The Golden Calf: Why You Need a Wife.

13 02 2014

good wife

I remember when I was in Yeshiva hearing a story involving Ha’Rav Amital ZT’L and Rav Yitzchak Dor, currently the Rosh Yeshiva of Chorev. Rav Amital asked Rav Dor a week after he got married what the role of his wife was. Rav Dor gave several answers and then Rav Amital told him that the role of a wife is primarily to remind her husband who he really his. Rav Amital said to Rav Dor, “Now you are a Rav. One day you maybe a Rosh Yeshiva, and later on in your life you may even be a ‘Gadol Hador’. You will need your wife to remind you who you REALLY are.”

Rav Amital explained to Rav Dor, that in the rhelm of the Torah learning and studying it is very easy to forget who you are and get swept away in the rarified and detached environment of the Yeshiva. You are surrounded by impressionable Talmidim and like-minded Rabbaim who may also be swept up in that fervour. Therefore, you will need your wife who knows your faults and what you were like before you became a ‘Talmid Chacham’ or even a ‘Gadol Hador’ to remind you who you REALLY are.

In this week’s Parsha we learn of the Egel Hazahav – the Golden Calf. If what actually happened during the sin of the Golden Calf was mass Avodah Zarah, idol worship, as the plain meaning of the text indicates, then the entire episode is incomprehensible.

Why? For two reasons: Firstly, the role of Aharon in being so appeasing to the demands of the people and secondly, how could Am Yisrael have needed and worshipped the Egel after Maamad Har Sinai?

The Ramban, Ibn Ezra and the Kuzari have an entirely different reading of the text.

Firstly, they reason, Aharon was not a party to the Avodah Zarah. The proof being that Aharon went on to serve in the Mishkan for the next 40 years and was a partner with Moshe in leading Am Yisrael and receiving many of the Mitzvot from Hashem. Furthermore, the only aveirah that the Torah charges Aharon with is joining with Moshe in striking the stone, rather than speaking to it (Bamidbar 20:12).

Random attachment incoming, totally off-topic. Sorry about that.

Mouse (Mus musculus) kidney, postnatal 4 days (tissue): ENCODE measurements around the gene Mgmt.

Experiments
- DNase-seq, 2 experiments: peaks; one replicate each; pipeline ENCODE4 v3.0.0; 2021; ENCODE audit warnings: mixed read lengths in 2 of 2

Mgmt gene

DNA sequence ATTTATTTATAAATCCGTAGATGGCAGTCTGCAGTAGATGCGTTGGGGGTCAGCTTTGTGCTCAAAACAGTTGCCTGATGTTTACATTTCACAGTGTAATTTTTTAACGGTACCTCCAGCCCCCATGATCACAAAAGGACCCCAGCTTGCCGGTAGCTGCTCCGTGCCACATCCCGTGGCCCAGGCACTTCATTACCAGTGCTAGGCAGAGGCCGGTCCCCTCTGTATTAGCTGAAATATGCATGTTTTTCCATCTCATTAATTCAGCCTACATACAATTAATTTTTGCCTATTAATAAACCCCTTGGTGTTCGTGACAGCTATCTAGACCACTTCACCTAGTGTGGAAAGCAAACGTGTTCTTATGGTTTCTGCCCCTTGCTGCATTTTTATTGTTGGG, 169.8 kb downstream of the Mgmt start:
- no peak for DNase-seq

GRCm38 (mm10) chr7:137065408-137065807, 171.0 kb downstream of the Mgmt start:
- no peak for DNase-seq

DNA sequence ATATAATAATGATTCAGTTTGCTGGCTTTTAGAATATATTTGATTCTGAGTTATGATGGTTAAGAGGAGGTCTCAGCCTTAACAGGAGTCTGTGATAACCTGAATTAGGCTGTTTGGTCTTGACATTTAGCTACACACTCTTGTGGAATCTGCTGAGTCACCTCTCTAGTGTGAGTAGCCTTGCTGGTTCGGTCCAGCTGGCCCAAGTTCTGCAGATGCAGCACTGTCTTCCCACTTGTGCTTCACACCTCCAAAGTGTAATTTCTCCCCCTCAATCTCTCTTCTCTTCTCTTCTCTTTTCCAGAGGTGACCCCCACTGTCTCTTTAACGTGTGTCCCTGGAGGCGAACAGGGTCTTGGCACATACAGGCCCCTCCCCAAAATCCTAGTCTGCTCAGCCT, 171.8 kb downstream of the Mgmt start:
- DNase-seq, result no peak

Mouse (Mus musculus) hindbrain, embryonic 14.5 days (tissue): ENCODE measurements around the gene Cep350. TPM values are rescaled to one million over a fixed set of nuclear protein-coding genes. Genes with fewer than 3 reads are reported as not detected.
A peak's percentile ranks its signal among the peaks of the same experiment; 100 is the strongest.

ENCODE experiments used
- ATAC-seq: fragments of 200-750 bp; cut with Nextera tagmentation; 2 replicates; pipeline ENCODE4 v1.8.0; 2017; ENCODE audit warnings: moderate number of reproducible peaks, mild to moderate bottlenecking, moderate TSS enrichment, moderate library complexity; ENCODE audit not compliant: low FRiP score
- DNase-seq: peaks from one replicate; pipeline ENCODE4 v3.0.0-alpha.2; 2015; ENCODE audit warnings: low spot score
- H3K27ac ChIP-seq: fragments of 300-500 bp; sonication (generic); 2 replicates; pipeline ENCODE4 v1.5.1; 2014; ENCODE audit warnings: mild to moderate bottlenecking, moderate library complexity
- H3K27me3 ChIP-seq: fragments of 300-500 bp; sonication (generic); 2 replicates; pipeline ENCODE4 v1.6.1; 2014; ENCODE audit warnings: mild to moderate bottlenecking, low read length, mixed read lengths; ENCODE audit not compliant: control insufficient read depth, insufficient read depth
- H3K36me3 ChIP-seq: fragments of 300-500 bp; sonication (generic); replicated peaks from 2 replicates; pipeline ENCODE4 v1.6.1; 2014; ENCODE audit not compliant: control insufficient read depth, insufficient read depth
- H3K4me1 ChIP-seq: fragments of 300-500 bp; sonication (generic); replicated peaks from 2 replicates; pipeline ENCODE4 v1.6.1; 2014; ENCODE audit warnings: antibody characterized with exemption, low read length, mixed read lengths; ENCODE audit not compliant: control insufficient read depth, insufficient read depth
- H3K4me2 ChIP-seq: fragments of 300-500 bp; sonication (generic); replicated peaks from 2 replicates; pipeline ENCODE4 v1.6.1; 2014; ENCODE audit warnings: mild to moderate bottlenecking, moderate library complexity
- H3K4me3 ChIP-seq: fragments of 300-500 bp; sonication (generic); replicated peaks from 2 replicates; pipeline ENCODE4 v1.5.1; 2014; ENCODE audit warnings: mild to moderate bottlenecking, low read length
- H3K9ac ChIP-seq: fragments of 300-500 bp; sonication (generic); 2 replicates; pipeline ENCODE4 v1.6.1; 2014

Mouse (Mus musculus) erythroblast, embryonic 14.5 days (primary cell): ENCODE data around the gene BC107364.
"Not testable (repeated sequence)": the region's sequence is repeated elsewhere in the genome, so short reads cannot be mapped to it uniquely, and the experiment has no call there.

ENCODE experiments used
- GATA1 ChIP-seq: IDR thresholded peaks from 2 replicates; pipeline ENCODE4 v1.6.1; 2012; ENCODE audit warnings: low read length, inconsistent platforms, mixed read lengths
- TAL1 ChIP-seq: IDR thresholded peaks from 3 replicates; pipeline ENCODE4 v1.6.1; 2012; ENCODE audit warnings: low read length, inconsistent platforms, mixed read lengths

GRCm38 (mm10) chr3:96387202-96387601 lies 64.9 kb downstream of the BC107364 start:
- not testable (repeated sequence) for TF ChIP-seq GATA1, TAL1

Secondly, Am Yisrael did not deny Hashem – they needed a replacement for Moshe NOT Hashem. The proof being, that when Moshe returned they were perfectly happy for him to destroy it. Their enthusiasm for the Egel was only because it was a substitute for their leader, Moshe. Also, the Jews who worshipped the Egel were in the minority of only three thousand-they were outsiders.

My favourite explanation is that of the Beit Halevi, who asserts that their error was that the people knew that their sacrificial service was performed by a specific person, Aharon, in a specific place, the Mishkan. The people felt they had the right and need to create another such means and vehicle to channel their service – in effect, they wanted their own Mishkan that would suit their own personal and individual needs and desires, as they saw them. That, the Beit Halevi describes was their crucial error. Jews cannot custom tailor their religion or their own mishkan. The Mishkan and the sacrificial service is prescribed and defined by Hashem in the Torah and based on Divine mysteries that are way beyond human understanding. The Beit Halevi concludes that it is impossible for anyone to use the Mishkan, the Bet Hamikdash or any of the Torah’s mitzvot as the prototype for a man-made religious experience.

In other words, according to the Bet Halevi, the people had lost touch with who they REALLY were. They had been swept up in the ‘spiritual experience’ of the Divine Revelation at Sinai, with all the religious excitement that went along with it and had lost touch with reality. They were unable to integrate that experience into their regular lives.

So, I guess, one lesson we can learn from the Egel Hazahav episode, is that just like a man needs a wife to remind him who he REALLY is, so too, Am Yisrael also need qualified and strong leaders to remind us who we REALLY are and to keep us in line and curb our passion which can so easily become dangerous and self-destructive.

Shabbat Shalom,
Benjy Singer.
(My Shteiblech).



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